The former President and CEO of the all-women sustainability consulting firm Quercus Consulting in Chicago, Rink brings more than two decades of experience in sustainability consulting for governments — she led the nation’s first multi-jurisdictional RFP for solar power onto grids; introduced a solid waste and food scrap diversion program in Illinois; and oversaw transitional programs to encourage electric vehicles, as only a few examples. 

The Climate Action Task Force

Photo by Amanda Piela

When Rink started in March 2020, Denver City Council had already convinced Mayor Hancock to create a task force to study and write a climate action report with recommendations for how to improve sustainability. The task force was composed of nearly 30 community members, all volunteers, who represented everything from the oil industry to environmental activists. Throughout the process, the CASR office offered technical advisory to the team, “helping with science and city systems” as Rink commented.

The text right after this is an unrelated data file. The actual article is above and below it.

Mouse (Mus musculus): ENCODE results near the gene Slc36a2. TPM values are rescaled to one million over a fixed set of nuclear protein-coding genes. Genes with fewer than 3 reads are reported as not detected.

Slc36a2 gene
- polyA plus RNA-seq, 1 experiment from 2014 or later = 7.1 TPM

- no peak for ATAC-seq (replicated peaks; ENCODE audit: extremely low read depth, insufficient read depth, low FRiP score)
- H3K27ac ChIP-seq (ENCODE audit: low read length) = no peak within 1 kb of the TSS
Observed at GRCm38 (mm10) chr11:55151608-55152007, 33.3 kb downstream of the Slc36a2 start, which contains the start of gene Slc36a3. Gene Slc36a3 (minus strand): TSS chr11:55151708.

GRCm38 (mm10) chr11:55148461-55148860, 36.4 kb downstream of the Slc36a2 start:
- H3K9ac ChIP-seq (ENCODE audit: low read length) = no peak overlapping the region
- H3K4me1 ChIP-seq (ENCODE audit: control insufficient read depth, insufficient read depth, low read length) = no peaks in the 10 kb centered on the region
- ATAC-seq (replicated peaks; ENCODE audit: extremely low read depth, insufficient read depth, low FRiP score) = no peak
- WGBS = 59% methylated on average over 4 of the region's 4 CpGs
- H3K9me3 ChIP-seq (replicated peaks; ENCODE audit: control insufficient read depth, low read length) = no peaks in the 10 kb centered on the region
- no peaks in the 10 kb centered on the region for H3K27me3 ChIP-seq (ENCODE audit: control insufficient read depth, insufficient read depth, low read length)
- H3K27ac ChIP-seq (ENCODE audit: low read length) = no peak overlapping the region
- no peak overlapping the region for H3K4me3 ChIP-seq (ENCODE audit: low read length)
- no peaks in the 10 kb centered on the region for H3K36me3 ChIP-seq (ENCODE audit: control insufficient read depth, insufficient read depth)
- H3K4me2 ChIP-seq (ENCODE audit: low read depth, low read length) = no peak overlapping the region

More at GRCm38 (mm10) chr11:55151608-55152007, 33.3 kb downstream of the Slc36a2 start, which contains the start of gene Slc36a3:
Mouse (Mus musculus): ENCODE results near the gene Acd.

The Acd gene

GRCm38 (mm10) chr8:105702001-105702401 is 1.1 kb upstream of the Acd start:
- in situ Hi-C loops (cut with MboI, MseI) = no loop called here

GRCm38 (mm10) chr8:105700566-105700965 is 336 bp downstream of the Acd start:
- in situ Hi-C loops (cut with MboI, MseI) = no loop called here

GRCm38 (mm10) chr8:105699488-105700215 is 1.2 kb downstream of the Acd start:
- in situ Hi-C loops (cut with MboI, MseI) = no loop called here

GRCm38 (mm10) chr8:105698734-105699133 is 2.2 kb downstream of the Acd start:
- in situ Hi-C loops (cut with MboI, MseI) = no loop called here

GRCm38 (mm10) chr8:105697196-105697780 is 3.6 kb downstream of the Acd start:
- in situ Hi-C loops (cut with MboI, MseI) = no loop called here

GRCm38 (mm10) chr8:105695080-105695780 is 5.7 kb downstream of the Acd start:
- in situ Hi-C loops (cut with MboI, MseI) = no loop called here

The main focal point of the task force, aside from writing the report, was to make sure the recommended efforts could be funded. Leading up to the election in November 2020, the task force convinced City Council to add a sales tax increase to the ballot, which as many of us know, was accomplished and then approved by voters.

Dominique Gomez, a member of the task force who worked at Salazar Center for North American Conservation at the time of her participation mentioned that “a lot of the urgency was around the sales tax. We knew that without dedicated funding it wasn’t going to happen, period. That’s the sad part about climate recommendations across the country. Not that individual actions aren’t super important, but the most important thing to us at the time was [the ballot initiative in] November.”